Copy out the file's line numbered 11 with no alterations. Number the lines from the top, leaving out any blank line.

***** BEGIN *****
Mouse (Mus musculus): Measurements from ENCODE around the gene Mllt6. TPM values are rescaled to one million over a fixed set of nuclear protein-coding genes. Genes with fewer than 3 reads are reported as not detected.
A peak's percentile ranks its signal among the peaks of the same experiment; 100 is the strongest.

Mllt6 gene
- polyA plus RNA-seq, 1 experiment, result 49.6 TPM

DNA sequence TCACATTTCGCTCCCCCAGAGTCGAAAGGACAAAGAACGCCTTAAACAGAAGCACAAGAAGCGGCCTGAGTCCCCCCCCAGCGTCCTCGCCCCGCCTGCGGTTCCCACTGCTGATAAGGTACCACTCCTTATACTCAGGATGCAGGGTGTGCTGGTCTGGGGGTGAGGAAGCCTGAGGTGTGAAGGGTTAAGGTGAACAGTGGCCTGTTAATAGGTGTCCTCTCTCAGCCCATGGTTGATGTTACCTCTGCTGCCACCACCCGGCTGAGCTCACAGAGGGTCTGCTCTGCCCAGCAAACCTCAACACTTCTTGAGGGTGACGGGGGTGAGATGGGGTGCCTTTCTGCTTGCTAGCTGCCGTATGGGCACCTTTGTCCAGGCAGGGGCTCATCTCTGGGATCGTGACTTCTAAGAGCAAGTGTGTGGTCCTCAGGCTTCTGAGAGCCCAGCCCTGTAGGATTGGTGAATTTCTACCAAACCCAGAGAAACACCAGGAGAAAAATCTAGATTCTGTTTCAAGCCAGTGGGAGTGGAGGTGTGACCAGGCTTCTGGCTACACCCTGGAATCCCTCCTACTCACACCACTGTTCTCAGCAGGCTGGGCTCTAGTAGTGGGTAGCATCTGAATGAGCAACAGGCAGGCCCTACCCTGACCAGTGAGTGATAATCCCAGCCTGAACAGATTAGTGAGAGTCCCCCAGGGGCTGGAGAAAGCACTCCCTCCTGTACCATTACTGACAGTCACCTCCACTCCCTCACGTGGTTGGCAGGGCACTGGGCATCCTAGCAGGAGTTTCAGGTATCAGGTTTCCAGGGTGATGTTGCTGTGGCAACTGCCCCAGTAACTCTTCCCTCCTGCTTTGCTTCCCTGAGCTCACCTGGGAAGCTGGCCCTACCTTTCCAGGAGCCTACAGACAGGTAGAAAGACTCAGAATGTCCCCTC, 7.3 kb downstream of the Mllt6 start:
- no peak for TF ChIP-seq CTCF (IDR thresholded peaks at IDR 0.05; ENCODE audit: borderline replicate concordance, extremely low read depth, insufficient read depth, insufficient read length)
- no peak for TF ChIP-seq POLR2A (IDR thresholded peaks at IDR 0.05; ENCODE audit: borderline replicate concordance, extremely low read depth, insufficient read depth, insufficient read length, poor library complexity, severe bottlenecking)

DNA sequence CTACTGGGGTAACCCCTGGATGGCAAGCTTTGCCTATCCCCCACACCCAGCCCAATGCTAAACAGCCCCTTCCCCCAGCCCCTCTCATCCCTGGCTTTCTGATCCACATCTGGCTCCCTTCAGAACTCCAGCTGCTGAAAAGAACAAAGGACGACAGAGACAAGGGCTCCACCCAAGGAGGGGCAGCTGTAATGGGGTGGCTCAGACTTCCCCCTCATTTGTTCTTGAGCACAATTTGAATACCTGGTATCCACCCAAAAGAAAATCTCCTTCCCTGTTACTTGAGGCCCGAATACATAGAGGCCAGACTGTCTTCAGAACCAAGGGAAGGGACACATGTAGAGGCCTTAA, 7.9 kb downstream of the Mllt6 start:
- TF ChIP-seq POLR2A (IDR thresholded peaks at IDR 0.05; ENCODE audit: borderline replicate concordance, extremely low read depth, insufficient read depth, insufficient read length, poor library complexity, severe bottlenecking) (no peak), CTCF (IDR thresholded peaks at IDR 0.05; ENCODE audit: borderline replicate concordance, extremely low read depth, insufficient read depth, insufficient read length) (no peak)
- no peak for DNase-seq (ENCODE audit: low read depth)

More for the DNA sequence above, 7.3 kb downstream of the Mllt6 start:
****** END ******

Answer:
More for the DNA sequence above, 7.3 kb downstream of the Mllt6 start: